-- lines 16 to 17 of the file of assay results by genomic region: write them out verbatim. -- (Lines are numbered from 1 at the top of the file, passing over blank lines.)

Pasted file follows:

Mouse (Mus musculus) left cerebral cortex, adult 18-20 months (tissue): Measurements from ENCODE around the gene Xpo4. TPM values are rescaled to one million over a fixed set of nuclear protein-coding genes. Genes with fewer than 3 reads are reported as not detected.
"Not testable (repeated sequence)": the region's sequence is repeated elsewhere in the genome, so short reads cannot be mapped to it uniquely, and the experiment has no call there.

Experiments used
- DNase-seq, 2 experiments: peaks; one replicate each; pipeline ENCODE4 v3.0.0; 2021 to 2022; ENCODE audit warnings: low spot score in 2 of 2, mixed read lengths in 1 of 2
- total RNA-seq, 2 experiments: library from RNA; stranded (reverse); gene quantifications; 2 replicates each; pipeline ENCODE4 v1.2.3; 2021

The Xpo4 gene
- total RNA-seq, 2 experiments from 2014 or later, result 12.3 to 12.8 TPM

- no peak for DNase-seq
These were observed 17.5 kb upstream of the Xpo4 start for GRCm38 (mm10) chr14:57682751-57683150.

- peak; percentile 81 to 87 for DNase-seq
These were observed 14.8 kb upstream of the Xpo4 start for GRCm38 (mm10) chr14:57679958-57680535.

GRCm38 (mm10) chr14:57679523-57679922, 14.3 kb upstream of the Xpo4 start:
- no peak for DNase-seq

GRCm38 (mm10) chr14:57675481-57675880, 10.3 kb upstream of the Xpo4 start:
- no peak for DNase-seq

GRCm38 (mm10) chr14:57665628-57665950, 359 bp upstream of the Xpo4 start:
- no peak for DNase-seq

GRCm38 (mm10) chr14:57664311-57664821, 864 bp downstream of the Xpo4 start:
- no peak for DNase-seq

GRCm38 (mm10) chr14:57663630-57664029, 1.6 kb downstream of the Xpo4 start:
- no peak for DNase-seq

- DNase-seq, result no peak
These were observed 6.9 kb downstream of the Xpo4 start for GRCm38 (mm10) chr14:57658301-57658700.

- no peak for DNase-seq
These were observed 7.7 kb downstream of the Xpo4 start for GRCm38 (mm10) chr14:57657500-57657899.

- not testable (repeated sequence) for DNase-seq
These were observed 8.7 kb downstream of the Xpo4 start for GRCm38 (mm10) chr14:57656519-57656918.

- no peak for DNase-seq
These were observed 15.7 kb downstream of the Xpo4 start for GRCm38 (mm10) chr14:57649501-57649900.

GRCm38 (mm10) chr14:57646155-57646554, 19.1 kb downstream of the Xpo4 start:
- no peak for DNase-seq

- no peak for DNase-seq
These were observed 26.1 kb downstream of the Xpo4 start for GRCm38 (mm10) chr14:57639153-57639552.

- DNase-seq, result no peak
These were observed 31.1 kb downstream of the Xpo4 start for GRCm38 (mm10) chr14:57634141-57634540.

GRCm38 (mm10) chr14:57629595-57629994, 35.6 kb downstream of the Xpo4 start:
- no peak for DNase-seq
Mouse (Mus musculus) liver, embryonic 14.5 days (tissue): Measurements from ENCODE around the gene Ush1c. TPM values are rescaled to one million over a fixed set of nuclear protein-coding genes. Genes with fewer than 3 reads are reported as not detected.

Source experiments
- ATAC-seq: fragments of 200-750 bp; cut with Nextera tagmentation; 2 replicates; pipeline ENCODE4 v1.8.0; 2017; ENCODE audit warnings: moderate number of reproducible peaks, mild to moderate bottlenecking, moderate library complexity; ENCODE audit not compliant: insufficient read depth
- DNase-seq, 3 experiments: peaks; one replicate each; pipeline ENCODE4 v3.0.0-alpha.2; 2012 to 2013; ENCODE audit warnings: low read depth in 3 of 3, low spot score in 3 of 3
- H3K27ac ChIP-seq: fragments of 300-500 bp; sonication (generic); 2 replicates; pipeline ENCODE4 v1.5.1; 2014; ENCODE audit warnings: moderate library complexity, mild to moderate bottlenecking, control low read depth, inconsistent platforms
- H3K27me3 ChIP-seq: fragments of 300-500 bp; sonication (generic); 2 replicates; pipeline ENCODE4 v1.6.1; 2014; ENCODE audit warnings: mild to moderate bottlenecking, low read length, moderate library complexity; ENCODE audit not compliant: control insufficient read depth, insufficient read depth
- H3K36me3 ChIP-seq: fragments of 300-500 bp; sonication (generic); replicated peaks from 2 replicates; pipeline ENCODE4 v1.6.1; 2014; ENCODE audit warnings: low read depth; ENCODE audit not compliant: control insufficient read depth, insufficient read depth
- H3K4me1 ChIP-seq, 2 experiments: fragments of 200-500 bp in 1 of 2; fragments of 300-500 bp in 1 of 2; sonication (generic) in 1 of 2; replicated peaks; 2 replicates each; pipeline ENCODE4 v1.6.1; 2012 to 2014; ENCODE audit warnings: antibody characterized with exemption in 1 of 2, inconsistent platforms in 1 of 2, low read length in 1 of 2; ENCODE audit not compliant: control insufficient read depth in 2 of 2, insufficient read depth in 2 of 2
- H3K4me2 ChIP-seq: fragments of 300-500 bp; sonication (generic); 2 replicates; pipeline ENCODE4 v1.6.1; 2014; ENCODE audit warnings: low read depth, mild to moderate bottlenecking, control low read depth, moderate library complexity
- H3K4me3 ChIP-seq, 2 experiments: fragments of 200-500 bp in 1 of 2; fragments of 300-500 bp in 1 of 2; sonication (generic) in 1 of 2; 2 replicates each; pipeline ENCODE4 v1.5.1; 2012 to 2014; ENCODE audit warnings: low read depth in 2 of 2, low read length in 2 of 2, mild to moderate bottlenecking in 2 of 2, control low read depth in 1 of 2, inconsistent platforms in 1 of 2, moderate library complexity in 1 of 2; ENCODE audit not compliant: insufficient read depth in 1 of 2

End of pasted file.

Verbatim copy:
GRCm38 (mm10) chr14:57665628-57665950, 359 bp upstream of the Xpo4 start:
- no peak for DNase-seq